Stricter penalties to help ensure food safety: Ma

Stricter penalties to help ensure food safety: Ma

TAIPEI - President Ma Ying-jeou (馬英九) said yesterday he is confident that severe penalties will help to improve food safety in Taiwan, just as they did for the prevention of drinking and driving.

Ma attended the 2013 National Food Safety Conference at National Taiwan University yesterday. While there, he pointed out in a speech that heavy penalties have helped to drastically reduce drunk driving incidents.

The government's goal is to re-establish a system that can guarantee the safety of food in Taiwan and rehabilitate the image of Taiwanese food, said Ma.

Ma said that the government should implement effective management of food safety issues. He expressed his support for more severe punishments, saying "I am confident in a close examination and heavy penalty approach."

Ma said that strict laws have reduced drinking and driving incidents over the years. Since the implementation of stricter laws, the number of deaths caused by drinking and driving dropped by 20 per cent last year, Ma said. As the government further increased penalties for drinking and driving and conducted more thorough alcohol tests on roads, the death rate dropped another 35 per cent this year, Ma said.

Other Measures to Curb Inappropriate Conduct

The president also called on businesses to discipline themselves and observe the obligations of business ethics and social responsibility. Although the government and the public will closely monitor businesses' conduct, businesses must also regulate themselves, Ma said.

Ma referred to beef imported from the US in his speech. As American beef was suspected to contain ractopamine, people in Taiwan refused to purchase it. The Council of Agriculture then contacted local pork producers and requested that they sign written pledges indicating that ractopamine was not in their products.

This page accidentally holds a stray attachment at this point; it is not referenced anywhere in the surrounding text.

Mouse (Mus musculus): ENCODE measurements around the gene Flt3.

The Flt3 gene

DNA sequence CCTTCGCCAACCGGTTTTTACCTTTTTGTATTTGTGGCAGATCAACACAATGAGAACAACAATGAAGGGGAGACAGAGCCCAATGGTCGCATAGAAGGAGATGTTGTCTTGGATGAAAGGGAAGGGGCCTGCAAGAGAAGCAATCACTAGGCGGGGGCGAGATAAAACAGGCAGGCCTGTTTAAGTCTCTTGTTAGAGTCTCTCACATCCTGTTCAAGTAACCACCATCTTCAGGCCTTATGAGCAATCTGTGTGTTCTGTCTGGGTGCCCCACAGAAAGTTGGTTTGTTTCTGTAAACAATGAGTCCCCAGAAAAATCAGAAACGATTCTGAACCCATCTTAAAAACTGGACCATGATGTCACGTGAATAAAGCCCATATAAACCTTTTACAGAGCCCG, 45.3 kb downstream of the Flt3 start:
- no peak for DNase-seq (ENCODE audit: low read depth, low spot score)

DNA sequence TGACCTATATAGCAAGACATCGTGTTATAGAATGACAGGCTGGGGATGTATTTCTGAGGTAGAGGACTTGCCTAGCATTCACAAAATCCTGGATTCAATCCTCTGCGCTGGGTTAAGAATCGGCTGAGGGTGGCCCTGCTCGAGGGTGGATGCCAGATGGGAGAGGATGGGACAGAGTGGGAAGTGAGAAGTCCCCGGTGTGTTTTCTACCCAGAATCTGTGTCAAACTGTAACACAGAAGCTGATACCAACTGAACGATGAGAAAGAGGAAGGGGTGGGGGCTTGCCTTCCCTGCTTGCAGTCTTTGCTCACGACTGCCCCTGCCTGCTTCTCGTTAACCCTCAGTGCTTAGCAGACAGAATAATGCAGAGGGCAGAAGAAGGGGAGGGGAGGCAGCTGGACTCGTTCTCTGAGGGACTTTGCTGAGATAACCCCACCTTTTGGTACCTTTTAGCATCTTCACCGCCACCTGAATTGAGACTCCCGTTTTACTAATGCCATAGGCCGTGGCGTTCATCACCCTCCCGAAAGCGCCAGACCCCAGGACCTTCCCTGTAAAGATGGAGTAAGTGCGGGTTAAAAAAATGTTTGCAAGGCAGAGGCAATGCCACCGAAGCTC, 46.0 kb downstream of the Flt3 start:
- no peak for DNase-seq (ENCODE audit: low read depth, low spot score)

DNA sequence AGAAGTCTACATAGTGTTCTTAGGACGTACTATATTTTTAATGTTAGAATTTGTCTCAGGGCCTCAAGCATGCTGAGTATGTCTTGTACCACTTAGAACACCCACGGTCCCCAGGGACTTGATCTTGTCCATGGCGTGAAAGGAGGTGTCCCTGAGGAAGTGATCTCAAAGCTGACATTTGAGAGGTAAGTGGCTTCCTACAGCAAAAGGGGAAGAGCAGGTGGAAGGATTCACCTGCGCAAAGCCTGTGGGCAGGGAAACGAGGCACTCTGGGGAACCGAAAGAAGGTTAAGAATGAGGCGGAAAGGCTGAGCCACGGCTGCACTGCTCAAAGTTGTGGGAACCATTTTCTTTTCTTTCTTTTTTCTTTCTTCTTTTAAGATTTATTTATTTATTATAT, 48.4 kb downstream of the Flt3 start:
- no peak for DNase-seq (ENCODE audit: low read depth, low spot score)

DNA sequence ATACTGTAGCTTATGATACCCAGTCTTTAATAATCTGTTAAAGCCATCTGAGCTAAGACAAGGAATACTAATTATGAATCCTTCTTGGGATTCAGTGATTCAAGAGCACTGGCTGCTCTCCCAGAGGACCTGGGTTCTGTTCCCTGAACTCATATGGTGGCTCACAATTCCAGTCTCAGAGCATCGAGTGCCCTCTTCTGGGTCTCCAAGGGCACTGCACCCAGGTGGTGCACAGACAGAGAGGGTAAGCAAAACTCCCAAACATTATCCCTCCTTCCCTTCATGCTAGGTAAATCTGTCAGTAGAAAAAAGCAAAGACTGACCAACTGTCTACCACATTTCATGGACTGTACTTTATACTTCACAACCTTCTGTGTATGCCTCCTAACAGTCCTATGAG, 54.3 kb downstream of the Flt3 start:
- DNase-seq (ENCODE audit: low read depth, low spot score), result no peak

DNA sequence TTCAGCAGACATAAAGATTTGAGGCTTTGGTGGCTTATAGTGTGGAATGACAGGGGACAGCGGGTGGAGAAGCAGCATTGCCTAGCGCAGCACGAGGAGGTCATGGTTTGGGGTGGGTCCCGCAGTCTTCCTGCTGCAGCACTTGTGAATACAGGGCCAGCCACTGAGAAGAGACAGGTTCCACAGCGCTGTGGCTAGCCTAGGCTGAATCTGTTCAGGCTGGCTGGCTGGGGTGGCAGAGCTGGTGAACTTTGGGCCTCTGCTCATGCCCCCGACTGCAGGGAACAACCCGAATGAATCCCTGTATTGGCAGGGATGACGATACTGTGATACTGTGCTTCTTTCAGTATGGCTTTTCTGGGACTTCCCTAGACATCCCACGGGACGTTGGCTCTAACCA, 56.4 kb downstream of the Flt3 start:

Some pork producers were reluctant to sign the pledge at first. However, after some merchants signed the pledge, more and more followed suit. Therefore, "applying peer pressure among businesses is an important approach," Ma said.

New Procedures to Ensure Food Safety

Premier Jiang Yi-huah (江宜樺) also took part in yesterday's food safety conference, saying that he was deeply distraught because the recent oil scandal damaged the public's confidence in Taiwanese products.

In the wake of scandals involving plasticizers, poisoned starch and tainted oil, it became clear that it was not sufficient to entrust sole authority for upholding food safety standards to the Ministry of Health and Welfare, Jiang said.

As a result, the Executive Yuan instructed twelve administrative departments, including the Council of Agriculture and the Ministry of Economic Affairs, to form a syndicate examination group. The group will in the future thoroughly investigate consumer products such as rice, oil and salts to filter out tainted products.

Jiang said that it would take some time before the results of the government's new policies and efforts in regulating food safety become evident. Nevertheless, he called on government ministers and officials to carry out new policies until the problem was solved.

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